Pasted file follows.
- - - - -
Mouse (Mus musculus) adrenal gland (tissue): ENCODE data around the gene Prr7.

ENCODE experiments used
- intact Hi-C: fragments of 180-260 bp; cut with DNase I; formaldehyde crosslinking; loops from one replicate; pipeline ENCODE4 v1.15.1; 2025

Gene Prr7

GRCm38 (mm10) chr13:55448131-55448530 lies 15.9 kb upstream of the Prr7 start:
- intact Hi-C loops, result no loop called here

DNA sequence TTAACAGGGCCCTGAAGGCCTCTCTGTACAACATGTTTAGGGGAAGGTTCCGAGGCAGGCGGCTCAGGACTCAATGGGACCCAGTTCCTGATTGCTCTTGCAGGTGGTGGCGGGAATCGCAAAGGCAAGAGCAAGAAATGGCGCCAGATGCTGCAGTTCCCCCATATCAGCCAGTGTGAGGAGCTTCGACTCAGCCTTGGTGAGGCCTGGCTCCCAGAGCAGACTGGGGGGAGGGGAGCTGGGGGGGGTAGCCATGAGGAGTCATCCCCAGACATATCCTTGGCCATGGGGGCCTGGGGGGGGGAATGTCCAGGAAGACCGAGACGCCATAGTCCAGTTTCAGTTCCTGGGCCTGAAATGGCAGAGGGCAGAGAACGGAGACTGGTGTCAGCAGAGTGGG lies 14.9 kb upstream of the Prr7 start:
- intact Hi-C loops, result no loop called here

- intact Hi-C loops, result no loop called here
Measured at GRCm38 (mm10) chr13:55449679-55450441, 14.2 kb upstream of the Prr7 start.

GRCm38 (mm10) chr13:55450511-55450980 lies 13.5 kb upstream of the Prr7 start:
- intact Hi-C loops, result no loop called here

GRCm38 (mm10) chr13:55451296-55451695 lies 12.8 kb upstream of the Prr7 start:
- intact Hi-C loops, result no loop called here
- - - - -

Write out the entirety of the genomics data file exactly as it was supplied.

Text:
Mouse (Mus musculus) adrenal gland (tissue): ENCODE data around the gene Prr7.

ENCODE experiments used
- intact Hi-C: fragments of 180-260 bp; cut with DNase I; formaldehyde crosslinking; loops from one replicate; pipeline ENCODE4 v1.15.1; 2025

Gene Prr7

GRCm38 (mm10) chr13:55448131-55448530 lies 15.9 kb upstream of the Prr7 start:
- intact Hi-C loops, result no loop called here

DNA sequence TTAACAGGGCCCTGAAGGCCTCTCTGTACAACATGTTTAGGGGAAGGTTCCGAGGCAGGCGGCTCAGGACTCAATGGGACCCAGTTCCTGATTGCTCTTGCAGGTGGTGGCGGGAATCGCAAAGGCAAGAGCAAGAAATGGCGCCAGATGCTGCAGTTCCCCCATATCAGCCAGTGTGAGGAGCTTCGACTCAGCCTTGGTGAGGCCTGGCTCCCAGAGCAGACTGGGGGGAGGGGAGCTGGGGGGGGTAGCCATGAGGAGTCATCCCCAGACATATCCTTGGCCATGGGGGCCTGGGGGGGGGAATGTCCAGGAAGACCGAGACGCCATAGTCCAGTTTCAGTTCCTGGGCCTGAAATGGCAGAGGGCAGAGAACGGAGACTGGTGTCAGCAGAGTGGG lies 14.9 kb upstream of the Prr7 start:
- intact Hi-C loops, result no loop called here

- intact Hi-C loops, result no loop called here
Measured at GRCm38 (mm10) chr13:55449679-55450441, 14.2 kb upstream of the Prr7 start.

GRCm38 (mm10) chr13:55450511-55450980 lies 13.5 kb upstream of the Prr7 start:
- intact Hi-C loops, result no loop called here

GRCm38 (mm10) chr13:55451296-55451695 lies 12.8 kb upstream of the Prr7 start:
- intact Hi-C loops, result no loop called here